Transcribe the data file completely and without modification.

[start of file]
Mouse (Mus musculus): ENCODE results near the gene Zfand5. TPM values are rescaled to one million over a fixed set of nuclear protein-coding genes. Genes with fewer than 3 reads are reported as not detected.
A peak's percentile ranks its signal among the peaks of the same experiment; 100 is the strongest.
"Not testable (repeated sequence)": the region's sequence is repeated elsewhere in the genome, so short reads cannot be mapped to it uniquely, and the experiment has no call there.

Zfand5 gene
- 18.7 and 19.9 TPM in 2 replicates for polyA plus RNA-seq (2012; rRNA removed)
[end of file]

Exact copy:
Mouse (Mus musculus): ENCODE results near the gene Zfand5. TPM values are rescaled to one million over a fixed set of nuclear protein-coding genes. Genes with fewer than 3 reads are reported as not detected.
A peak's percentile ranks its signal among the peaks of the same experiment; 100 is the strongest.
"Not testable (repeated sequence)": the region's sequence is repeated elsewhere in the genome, so short reads cannot be mapped to it uniquely, and the experiment has no call there.

Zfand5 gene
- 18.7 and 19.9 TPM in 2 replicates for polyA plus RNA-seq (2012; rRNA removed)